One of the primary causes of heating issues in the home can be linked to dust inside the furnace. In Florida, residents rarely turn on their heating units except on the few cold days of the year. Dust and debris can restrict air flow and cause serious issues with the unit.
You wouldn't think that dust inside the furnace could cause such a serious problem, but the furnace in your home works on the same principle as your vehicle. You'd never go years without servicing your vehicle by maintaining the oil or changing the air filters. A dust-filled furnace won't work properly, but in more severe cases, it's been linked to home and business fires.
The Workings of Your Furnace
To understand the importance of maintaining your furnace, let's learn how the furnace operates. A system that uses forced air is one of the most common types of systems for Florida residents. It uses the same returns for central air, which is what most homes have in the state. A heat exchange warms air before blowing it into the ducts through the unit's fan. A return duct pulls air from the home, circulates the air through the heat exchange and blows it through the ducts. This circulation continues until the home reaches the correct temperature dictated by the thermostat.
How Does Dust and Debris Interrupt That Flow?
When the system sits for most of the year unused, dust and debris can accumulate on the heater coils in your air handler. The first day you turn on the system, the heat is trying to burn off the dust, but that might be difficult depending on the amount of dust on the system. Instead of burning away, the dust has the potential to catch fire. Along with the fire hazard potential, a clogged system may result from all that dust. Much of the dust buildup will clog the air filter. Reduced airflow to the system will cause the heat exchanger to work overtime, which can cause it to overheat. Along with an burned out heat exchange that can cause the system to fail, clogs can cause other serious issues like furnace failure.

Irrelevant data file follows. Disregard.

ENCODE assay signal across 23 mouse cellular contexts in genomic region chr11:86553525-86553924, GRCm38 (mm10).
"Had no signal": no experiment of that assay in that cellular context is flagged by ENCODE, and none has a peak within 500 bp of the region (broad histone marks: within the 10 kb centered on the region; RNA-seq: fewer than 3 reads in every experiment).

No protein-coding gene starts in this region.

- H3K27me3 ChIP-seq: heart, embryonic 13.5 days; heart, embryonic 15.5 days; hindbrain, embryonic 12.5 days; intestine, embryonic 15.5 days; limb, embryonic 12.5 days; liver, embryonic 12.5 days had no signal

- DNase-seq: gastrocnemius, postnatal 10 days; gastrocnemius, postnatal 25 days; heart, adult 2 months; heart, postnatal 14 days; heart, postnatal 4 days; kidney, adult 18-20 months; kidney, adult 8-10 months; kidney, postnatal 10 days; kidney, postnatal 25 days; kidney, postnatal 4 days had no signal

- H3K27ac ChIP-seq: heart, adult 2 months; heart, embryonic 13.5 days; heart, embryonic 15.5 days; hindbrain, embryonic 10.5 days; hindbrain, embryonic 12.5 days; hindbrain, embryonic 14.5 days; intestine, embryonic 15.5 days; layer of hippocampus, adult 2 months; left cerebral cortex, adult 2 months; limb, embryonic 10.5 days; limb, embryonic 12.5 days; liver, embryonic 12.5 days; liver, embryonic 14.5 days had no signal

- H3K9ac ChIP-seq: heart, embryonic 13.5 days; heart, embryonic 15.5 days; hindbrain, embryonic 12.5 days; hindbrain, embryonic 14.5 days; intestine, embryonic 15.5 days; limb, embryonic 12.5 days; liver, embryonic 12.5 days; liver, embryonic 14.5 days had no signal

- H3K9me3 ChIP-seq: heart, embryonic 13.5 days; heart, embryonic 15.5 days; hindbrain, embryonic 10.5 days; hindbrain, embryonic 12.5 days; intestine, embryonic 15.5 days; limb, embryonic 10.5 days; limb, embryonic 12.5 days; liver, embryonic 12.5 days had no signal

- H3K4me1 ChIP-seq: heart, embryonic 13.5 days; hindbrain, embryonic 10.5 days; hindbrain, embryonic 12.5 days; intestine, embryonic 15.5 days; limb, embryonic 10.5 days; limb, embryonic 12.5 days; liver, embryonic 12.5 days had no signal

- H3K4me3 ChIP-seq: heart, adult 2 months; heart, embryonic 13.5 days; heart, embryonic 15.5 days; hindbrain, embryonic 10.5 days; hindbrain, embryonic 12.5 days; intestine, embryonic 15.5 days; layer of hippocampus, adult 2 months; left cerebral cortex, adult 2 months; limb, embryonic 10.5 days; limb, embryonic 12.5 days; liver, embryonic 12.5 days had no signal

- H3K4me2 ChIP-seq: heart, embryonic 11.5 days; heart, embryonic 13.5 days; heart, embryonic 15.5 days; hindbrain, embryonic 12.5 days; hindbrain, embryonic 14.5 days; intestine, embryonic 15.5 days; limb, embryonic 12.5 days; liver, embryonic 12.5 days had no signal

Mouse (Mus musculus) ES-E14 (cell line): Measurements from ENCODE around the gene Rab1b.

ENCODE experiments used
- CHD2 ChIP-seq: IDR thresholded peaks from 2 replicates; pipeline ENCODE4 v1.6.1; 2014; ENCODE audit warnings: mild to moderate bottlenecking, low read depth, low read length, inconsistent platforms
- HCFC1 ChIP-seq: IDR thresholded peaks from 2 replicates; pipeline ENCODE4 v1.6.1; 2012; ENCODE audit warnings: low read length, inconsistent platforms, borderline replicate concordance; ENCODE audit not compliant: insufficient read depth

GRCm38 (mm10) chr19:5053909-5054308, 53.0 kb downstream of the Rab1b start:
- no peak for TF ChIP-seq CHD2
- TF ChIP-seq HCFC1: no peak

Reduced and Unhealthy Air Flow
When the system is dusty and dirty, the air pulled through the filter and into the system can be filled with that debris. After it's heated, the dirty air is sent to the home through ducts that can be filled with dust too. Anyone with allergies or serious respiratory issues will find that the air is dangerous for them to breathe. If there are people without allergies, the air can still be a problem since it's filled with dirt and dust. It's not a healthy situation for anyone. Indoor air quality can be seriously compromised, and the effects can be very negative to your health over time.
What Should I do if I Smell Burning?
After you turn on the system for the first time, if you smell burning, you should immediately shut down the furnace. Make sure that there isn't a fire in the furnace and call emergency services if you see sparks or fire. If there isn't a fire in the unit, you should call a professional HVAC company who is experienced in cleaning and maintenance of furnaces in your area.
The best way to avoid a fire hazard in the first place is to have an HVAC company clean and check your system before you fire it up for the short heating season. The HVAC technician will clean the dirty heater coils as well as replace the filter, which will stop the dust from entering the system at all.